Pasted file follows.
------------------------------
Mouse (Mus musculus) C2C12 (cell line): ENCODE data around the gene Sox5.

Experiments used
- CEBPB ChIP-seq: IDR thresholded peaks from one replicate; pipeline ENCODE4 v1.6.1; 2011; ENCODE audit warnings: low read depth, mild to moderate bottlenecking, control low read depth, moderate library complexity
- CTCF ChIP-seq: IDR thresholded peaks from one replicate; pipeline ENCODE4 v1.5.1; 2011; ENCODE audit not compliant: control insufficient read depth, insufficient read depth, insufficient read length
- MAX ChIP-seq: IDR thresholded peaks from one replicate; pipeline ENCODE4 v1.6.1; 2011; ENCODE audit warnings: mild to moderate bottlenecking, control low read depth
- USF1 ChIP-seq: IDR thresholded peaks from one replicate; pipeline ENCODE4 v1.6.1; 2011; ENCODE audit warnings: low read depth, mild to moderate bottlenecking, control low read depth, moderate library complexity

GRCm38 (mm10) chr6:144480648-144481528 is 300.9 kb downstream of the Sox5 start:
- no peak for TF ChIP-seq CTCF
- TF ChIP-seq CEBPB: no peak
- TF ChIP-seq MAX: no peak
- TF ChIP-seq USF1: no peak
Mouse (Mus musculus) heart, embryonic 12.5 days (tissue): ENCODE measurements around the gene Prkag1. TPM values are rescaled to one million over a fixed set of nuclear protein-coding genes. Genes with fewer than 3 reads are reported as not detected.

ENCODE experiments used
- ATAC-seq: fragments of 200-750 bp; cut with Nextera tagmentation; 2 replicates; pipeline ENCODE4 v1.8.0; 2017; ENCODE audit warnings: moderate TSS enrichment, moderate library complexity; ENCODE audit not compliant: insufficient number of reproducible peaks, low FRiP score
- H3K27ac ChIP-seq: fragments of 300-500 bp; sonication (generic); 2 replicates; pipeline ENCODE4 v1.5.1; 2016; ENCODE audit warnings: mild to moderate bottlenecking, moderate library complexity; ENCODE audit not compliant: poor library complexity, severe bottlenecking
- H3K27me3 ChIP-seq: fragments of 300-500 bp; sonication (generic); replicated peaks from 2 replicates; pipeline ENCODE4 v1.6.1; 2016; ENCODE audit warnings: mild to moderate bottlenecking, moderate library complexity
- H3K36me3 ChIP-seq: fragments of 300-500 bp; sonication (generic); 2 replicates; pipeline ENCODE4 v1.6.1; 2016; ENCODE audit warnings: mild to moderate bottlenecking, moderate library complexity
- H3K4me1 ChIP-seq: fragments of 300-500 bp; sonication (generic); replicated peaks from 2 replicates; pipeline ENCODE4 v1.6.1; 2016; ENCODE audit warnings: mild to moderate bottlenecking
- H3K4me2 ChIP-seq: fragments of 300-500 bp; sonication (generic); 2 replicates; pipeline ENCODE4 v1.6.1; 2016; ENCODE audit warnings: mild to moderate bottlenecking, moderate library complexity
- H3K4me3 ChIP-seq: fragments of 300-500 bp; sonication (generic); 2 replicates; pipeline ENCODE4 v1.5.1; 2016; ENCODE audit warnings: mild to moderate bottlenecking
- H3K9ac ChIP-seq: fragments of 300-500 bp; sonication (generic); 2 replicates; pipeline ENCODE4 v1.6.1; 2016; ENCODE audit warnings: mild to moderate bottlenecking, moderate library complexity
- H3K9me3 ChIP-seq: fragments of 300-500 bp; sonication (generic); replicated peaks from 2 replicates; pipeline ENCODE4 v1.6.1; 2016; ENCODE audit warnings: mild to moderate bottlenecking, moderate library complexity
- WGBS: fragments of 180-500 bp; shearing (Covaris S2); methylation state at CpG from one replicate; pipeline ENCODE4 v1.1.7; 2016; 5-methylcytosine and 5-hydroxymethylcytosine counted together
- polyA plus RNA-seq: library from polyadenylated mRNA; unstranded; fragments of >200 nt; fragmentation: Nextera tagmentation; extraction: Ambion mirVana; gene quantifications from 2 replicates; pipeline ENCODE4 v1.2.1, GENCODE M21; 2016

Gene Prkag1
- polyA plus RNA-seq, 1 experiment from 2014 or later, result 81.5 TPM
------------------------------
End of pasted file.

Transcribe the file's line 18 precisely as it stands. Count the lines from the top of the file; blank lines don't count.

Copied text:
- H3K4me1 ChIP-seq: fragments of 300-500 bp; sonication (generic); replicated peaks from 2 replicates; pipeline ENCODE4 v1.6.1; 2016; ENCODE audit warnings: mild to moderate bottlenecking